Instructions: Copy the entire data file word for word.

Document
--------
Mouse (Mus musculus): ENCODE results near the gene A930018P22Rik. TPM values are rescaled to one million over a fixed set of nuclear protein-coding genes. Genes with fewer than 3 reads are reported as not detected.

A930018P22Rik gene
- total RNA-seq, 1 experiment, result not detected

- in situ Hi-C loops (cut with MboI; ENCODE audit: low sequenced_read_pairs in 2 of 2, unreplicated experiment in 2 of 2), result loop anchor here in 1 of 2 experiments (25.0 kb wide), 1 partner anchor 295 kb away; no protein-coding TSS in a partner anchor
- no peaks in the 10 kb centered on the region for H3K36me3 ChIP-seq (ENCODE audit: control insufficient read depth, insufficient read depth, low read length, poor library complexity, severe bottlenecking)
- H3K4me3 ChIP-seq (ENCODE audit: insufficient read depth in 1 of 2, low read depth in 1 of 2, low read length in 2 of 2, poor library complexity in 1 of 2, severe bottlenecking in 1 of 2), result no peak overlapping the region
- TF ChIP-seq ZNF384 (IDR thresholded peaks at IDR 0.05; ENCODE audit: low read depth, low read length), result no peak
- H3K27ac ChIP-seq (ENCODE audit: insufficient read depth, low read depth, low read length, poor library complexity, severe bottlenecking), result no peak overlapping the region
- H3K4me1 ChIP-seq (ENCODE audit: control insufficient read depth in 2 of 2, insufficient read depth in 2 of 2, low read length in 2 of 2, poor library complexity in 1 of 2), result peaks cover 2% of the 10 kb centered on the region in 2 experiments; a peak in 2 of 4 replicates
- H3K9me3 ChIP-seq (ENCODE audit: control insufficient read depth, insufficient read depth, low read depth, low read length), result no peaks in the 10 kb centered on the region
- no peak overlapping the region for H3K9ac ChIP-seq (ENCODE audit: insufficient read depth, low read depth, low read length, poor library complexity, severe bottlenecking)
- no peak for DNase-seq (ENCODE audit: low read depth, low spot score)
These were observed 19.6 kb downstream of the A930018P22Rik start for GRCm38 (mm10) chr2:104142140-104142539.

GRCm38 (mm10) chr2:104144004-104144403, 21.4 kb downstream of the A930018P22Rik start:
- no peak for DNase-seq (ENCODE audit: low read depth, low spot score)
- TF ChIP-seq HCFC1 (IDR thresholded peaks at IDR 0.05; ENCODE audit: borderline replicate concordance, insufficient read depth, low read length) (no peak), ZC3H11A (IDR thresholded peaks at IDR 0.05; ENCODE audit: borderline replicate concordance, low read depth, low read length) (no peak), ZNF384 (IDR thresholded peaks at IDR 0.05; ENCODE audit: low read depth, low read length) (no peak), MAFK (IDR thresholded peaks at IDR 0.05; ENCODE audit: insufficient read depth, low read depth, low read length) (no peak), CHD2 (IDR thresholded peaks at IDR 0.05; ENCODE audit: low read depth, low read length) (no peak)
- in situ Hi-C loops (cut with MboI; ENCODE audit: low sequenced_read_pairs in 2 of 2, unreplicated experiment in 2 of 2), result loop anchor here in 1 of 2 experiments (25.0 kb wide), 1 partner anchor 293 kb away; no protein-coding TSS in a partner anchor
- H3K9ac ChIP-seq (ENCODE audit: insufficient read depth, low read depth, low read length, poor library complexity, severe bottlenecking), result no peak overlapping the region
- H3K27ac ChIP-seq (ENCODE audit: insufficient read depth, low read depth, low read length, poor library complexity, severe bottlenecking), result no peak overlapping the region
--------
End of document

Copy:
Mouse (Mus musculus): ENCODE results near the gene A930018P22Rik. TPM values are rescaled to one million over a fixed set of nuclear protein-coding genes. Genes with fewer than 3 reads are reported as not detected.

A930018P22Rik gene
- total RNA-seq, 1 experiment, result not detected

- in situ Hi-C loops (cut with MboI; ENCODE audit: low sequenced_read_pairs in 2 of 2, unreplicated experiment in 2 of 2), result loop anchor here in 1 of 2 experiments (25.0 kb wide), 1 partner anchor 295 kb away; no protein-coding TSS in a partner anchor
- no peaks in the 10 kb centered on the region for H3K36me3 ChIP-seq (ENCODE audit: control insufficient read depth, insufficient read depth, low read length, poor library complexity, severe bottlenecking)
- H3K4me3 ChIP-seq (ENCODE audit: insufficient read depth in 1 of 2, low read depth in 1 of 2, low read length in 2 of 2, poor library complexity in 1 of 2, severe bottlenecking in 1 of 2), result no peak overlapping the region
- TF ChIP-seq ZNF384 (IDR thresholded peaks at IDR 0.05; ENCODE audit: low read depth, low read length), result no peak
- H3K27ac ChIP-seq (ENCODE audit: insufficient read depth, low read depth, low read length, poor library complexity, severe bottlenecking), result no peak overlapping the region
- H3K4me1 ChIP-seq (ENCODE audit: control insufficient read depth in 2 of 2, insufficient read depth in 2 of 2, low read length in 2 of 2, poor library complexity in 1 of 2), result peaks cover 2% of the 10 kb centered on the region in 2 experiments; a peak in 2 of 4 replicates
- H3K9me3 ChIP-seq (ENCODE audit: control insufficient read depth, insufficient read depth, low read depth, low read length), result no peaks in the 10 kb centered on the region
- no peak overlapping the region for H3K9ac ChIP-seq (ENCODE audit: insufficient read depth, low read depth, low read length, poor library complexity, severe bottlenecking)
- no peak for DNase-seq (ENCODE audit: low read depth, low spot score)
These were observed 19.6 kb downstream of the A930018P22Rik start for GRCm38 (mm10) chr2:104142140-104142539.

GRCm38 (mm10) chr2:104144004-104144403, 21.4 kb downstream of the A930018P22Rik start:
- no peak for DNase-seq (ENCODE audit: low read depth, low spot score)
- TF ChIP-seq HCFC1 (IDR thresholded peaks at IDR 0.05; ENCODE audit: borderline replicate concordance, insufficient read depth, low read length) (no peak), ZC3H11A (IDR thresholded peaks at IDR 0.05; ENCODE audit: borderline replicate concordance, low read depth, low read length) (no peak), ZNF384 (IDR thresholded peaks at IDR 0.05; ENCODE audit: low read depth, low read length) (no peak), MAFK (IDR thresholded peaks at IDR 0.05; ENCODE audit: insufficient read depth, low read depth, low read length) (no peak), CHD2 (IDR thresholded peaks at IDR 0.05; ENCODE audit: low read depth, low read length) (no peak)
- in situ Hi-C loops (cut with MboI; ENCODE audit: low sequenced_read_pairs in 2 of 2, unreplicated experiment in 2 of 2), result loop anchor here in 1 of 2 experiments (25.0 kb wide), 1 partner anchor 293 kb away; no protein-coding TSS in a partner anchor
- H3K9ac ChIP-seq (ENCODE audit: insufficient read depth, low read depth, low read length, poor library complexity, severe bottlenecking), result no peak overlapping the region
- H3K27ac ChIP-seq (ENCODE audit: insufficient read depth, low read depth, low read length, poor library complexity, severe bottlenecking), result no peak overlapping the region